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The Resurgence of QR Codes In 2023

You may or may not know this, but QR codes were initially created in 1994, quickly fading away into obscurity before enjoying a brief resurgence in 2010 and disappearing again for the most part.

The idea behind QR codes was solid, but unfortunately for QR codes, they were a little ahead of the technological curve and quickly fell back into obscurity.

However, after the COVID-19 pandemic in 2020, QR codes have come roaring back into our lives. Let’s look at the history of QR codes, where they came from, where they’re going, and how they’re making big waves in some communities.

What Is A QR Code?

A QR code on a smartphone, laying on a laptop keyboard

Short for Quick Response Code, QR codes are two-dimensional barcodes that can send you directly to a URL. The URL could be to a website address, landing page, PDF, social media application, or even discount code. Any digital media hosted online could have a QR code made available.

QR Codes utilize a pattern of dots, shapes, and white space, which can be translated into easily readable information once a smartphone’s camera scans.

The Original Rise and Fall of QR Codes

When QR codes first entered our lives, it was a different time. How many people do you think had smartphones back in 1994? However, fast forward to 2010, and the number of people accessing smartphones and mobile data has increased significantly.

You think the QR code would have flourished at this point, but in a world craving convenience and shortcuts, the QR code was still missing the mark for some reason.

QR code being scanned at business

While some companies had seen success incorporating QR codes into their business models, a large percentage of the population still had no idea what a QR code was or how it worked. For example, a 2012 study found 97% of consumers had no idea what a QR code was, and even those that knew what it was didn’t know how to use it.

The whole idea behind QR codes was to make consumers’ lives easier. However, having to download and use a separate app just to scan the QR code added more work than just searching for whatever you wanted to find.

QR Codes Are Back

So, what have we learned about QR codes? The technology is solid. They work perfectly, so what took them so long to take off? The biggest issue with QR codes was that they were just ahead of their time. They were a few years too early, and consumers and the technology they used weren’t ready for them.

Man scanning QR code

However, the world has changed a lot in 30 years, and now, more than ever, QR codes are making a significant resurgence. This is largely thanks to the technology used to read them. Now, you can scan a QR Code with your smartphone camera and have that link open up automatically. No need for a QR code reading app or any extra steps.

Menus, promotions, health and safety information, and medical information are just some of the ways that QR codes are being used. For example, during the recent pandemic, it was all about passing on the right information to people quickly and efficiently while reducing the risk of contact spread.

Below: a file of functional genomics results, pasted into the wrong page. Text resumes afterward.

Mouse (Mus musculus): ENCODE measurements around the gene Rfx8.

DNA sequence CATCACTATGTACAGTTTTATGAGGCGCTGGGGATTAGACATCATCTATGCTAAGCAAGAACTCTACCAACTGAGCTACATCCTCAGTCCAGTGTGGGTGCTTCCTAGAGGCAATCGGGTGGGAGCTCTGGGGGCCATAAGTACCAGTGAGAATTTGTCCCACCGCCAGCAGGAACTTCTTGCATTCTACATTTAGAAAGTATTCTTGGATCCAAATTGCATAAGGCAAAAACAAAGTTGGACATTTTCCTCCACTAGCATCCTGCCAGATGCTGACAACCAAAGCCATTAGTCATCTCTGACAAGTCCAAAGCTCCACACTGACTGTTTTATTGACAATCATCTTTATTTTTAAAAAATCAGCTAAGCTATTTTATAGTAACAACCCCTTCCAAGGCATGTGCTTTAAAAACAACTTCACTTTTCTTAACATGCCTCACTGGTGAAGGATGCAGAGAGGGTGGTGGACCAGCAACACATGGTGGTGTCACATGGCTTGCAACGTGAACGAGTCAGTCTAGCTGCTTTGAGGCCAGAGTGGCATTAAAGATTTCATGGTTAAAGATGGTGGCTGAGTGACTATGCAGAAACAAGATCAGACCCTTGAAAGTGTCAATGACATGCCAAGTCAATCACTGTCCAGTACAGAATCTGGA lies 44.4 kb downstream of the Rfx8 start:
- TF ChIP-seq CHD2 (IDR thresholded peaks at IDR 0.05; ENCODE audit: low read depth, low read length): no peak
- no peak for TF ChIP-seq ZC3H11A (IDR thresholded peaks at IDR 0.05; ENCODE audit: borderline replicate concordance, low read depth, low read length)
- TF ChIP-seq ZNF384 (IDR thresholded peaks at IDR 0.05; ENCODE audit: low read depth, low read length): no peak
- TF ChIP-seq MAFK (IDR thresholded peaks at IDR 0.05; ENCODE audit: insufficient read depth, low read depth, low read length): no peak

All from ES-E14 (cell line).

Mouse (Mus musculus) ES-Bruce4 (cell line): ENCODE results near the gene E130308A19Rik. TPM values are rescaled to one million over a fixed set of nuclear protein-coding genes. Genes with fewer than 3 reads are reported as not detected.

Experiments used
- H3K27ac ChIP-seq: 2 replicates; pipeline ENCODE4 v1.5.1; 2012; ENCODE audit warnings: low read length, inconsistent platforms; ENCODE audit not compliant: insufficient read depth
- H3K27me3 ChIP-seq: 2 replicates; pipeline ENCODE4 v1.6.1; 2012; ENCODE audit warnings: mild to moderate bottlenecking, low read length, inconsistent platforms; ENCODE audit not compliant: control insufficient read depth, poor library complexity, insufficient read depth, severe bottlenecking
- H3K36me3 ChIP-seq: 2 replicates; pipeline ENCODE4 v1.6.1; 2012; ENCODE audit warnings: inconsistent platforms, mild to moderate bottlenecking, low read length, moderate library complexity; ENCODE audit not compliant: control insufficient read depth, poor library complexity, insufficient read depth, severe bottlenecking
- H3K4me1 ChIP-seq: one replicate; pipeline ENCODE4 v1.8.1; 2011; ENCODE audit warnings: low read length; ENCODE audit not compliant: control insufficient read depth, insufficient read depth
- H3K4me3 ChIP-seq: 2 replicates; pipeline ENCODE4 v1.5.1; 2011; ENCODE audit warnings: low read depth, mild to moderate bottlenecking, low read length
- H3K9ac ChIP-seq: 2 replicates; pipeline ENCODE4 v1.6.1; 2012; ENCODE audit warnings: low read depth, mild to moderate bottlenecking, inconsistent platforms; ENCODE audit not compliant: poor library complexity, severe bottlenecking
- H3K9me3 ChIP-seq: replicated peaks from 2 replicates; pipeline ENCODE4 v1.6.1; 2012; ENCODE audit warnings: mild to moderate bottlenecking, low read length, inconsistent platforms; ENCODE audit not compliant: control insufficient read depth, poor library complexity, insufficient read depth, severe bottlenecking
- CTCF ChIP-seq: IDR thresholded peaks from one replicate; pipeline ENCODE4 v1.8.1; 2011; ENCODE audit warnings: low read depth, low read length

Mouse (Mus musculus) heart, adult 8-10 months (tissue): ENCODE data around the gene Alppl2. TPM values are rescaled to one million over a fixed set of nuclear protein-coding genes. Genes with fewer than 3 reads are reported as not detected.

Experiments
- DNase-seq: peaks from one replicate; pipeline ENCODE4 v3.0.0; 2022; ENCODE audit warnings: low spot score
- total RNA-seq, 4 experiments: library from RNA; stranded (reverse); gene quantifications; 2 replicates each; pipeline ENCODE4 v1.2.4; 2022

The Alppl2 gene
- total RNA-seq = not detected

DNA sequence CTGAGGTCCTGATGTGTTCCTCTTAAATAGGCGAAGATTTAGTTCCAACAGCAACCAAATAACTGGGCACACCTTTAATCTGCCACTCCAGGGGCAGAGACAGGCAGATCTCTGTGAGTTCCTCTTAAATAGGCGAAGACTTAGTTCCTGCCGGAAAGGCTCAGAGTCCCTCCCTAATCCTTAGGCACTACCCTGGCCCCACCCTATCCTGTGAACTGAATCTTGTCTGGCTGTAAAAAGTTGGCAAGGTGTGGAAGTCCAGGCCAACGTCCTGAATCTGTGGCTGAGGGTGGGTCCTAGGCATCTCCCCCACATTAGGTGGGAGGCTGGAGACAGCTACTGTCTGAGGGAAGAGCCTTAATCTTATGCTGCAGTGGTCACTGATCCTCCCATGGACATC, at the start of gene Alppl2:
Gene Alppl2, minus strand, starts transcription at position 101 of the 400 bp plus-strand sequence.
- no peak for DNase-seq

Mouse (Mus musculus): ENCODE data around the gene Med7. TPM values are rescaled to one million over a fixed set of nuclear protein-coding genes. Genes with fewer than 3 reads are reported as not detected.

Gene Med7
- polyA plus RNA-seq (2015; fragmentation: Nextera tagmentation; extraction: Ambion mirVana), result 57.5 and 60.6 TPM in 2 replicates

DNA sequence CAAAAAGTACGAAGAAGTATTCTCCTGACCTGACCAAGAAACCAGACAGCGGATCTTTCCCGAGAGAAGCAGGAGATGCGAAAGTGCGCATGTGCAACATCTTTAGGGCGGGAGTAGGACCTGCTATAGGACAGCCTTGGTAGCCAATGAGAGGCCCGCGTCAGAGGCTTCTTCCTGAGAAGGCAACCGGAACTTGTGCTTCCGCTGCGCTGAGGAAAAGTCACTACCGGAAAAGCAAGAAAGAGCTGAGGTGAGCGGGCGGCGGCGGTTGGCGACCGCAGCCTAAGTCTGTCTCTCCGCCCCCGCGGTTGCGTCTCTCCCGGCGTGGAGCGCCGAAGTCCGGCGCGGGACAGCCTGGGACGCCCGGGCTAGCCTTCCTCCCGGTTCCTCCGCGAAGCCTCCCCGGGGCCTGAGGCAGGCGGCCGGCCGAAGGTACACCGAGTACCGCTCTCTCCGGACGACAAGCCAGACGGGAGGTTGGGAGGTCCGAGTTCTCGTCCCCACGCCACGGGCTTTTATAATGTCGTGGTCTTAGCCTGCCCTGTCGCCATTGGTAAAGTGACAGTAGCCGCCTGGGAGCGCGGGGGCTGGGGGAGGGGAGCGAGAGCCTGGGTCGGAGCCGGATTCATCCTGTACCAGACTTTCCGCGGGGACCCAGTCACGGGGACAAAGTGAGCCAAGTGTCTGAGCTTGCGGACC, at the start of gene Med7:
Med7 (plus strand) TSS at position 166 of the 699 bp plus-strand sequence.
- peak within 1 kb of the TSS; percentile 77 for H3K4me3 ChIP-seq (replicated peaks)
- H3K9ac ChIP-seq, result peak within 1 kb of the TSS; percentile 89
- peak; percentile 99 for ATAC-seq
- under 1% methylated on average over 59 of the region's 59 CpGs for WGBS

QR codes enabled people to get access to every piece of information they needed and fill out forms, all without having to touch pens, tablets, or paperwork keeping the entire transaction touchless, thus reducing the spread of the COVID-19 virus.

Laxxon's QR code printed tablets

Now, QR codes are being used more than ever. One way that Laxxon Medical uses QR codes is by printing them directly onto medication. You can read more about the 3D printing process Laxxon Medical uses here.

One important role that 3D-printed pharmaceuticals with QR codes play is that of safety and security. While it may not affect you directly, counterfeit medicine is big business, and it’s infiltrating regular medication shipments and distribution. Counterfeit medication is even finding its way into legitimate pharmacies, where it’s passed onto consumers as a legitimate product.

The World Health Organization (WHO) has estimated that 10% of global pharmaceutical commerce, or $21 billion worth, involves counterfeit drugs.

Printing QR codes directly onto pills which consumers can then scan, ensure that consumers are getting legitimate products directly from the manufacturer and not counterfeit medications. It also adds the ability for governments and agencies to track shipments of medication from the point of manufacture all the way to distribution and sale.

Also, the manufacturer can include any information that they feel can be helpful to the user. The linked URL can contain information about the effects, side effects, dosage instructions, contact information, and ingredients of the medication.

Imagine you could scan a pill with your smartphone and access all that information even if you don’t have the original packaging. That’s what QR codes can do!

While they may have had a turbulent past, it’s safe to say that QR codes are back and being used more widely than ever before for even better reasons than you could possibly imagine.


Laxxon Medical is dedicated to engineering patented 3D pharmaceutical solutions which optimize products and benefit patients. Our goal is to establish SPID®-Technology as a manufacturing process that has the individual and the pharmaceutical partner in mind.

To keep up to date with SPID®-Technology and Laxxon Medical news and announcements, follow us on Twitter and LinkedIn.


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